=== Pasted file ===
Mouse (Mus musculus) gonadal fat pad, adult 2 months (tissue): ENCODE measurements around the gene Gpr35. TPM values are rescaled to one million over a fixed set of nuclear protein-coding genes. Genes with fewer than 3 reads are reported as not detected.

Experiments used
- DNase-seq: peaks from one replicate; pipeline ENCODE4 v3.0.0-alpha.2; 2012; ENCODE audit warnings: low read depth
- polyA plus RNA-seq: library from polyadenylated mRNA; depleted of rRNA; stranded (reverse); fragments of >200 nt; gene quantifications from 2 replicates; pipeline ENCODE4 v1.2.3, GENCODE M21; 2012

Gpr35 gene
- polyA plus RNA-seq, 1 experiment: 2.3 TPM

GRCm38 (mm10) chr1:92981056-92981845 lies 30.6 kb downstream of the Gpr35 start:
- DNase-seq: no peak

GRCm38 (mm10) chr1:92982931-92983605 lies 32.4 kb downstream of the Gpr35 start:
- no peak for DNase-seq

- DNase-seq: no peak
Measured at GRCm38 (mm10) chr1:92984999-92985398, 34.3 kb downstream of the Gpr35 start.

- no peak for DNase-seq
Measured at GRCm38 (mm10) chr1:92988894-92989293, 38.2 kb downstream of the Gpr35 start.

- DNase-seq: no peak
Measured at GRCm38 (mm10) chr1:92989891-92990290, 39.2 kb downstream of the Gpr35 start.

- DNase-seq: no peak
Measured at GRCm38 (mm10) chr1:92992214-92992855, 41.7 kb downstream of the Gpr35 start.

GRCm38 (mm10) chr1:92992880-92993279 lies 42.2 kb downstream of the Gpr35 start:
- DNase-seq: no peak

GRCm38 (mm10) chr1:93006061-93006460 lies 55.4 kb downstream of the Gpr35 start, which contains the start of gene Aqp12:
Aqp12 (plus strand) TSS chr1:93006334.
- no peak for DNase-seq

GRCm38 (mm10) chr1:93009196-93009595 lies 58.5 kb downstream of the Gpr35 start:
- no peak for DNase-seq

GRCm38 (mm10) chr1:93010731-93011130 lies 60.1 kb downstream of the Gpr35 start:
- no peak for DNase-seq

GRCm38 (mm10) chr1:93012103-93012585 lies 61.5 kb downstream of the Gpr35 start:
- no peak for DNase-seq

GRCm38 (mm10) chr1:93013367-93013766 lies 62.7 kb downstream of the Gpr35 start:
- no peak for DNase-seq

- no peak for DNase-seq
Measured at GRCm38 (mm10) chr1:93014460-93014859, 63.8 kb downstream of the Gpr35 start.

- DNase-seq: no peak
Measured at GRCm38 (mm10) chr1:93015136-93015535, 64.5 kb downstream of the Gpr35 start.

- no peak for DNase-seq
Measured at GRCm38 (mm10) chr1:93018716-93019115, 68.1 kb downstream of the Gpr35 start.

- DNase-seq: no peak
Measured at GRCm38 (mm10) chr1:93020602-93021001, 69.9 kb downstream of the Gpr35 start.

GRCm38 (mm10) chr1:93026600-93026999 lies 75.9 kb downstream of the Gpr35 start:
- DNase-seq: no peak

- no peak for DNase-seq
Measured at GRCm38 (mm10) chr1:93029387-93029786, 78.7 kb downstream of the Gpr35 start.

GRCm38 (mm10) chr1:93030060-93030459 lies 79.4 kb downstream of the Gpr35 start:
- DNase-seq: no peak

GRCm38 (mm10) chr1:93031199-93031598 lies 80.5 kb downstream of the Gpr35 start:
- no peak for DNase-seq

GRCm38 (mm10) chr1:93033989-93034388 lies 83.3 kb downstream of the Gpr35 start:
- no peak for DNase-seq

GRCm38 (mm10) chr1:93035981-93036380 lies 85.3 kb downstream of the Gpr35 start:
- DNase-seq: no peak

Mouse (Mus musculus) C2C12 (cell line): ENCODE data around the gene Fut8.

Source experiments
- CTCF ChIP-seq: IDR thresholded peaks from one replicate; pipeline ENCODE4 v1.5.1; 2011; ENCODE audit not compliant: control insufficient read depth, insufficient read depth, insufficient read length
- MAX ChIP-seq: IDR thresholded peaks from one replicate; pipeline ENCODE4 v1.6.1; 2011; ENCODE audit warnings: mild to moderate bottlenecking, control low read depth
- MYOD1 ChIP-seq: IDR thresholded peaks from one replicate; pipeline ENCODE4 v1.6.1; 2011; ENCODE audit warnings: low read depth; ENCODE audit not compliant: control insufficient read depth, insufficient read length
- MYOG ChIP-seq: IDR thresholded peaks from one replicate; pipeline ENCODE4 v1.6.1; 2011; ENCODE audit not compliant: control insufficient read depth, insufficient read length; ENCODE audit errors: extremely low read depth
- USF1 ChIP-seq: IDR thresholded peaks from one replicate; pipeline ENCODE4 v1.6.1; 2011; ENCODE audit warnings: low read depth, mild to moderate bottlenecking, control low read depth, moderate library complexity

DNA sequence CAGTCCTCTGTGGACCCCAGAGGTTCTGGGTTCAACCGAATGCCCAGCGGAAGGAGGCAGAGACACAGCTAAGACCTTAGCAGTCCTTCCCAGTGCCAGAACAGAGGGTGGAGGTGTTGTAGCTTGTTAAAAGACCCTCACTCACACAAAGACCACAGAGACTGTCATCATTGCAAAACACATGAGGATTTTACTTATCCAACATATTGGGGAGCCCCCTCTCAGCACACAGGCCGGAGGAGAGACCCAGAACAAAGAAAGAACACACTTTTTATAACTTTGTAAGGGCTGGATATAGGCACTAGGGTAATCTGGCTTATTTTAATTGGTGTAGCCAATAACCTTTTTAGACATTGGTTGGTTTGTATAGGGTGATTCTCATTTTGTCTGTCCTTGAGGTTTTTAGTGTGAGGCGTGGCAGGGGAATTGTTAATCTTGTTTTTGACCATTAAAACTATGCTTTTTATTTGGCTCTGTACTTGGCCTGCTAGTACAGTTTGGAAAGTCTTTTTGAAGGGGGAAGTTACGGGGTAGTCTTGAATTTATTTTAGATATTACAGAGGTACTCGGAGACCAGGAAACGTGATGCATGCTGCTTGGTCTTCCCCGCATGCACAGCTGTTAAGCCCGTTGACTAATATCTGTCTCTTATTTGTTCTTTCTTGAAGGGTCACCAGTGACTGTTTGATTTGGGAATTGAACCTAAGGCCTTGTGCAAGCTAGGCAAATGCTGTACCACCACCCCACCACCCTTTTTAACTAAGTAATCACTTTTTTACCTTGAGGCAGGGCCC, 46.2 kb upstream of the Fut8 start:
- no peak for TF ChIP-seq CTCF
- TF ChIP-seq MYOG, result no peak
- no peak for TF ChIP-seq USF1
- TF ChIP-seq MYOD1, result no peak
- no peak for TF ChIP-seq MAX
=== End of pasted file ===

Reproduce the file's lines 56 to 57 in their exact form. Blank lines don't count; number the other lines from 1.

- MYOD1 ChIP-seq: IDR thresholded peaks from one replicate; pipeline ENCODE4 v1.6.1; 2011; ENCODE audit warnings: low read depth; ENCODE audit not compliant: control insufficient read depth, insufficient read length
- MYOG ChIP-seq: IDR thresholded peaks from one replicate; pipeline ENCODE4 v1.6.1; 2011; ENCODE audit not compliant: control insufficient read depth, insufficient read length; ENCODE audit errors: extremely low read depth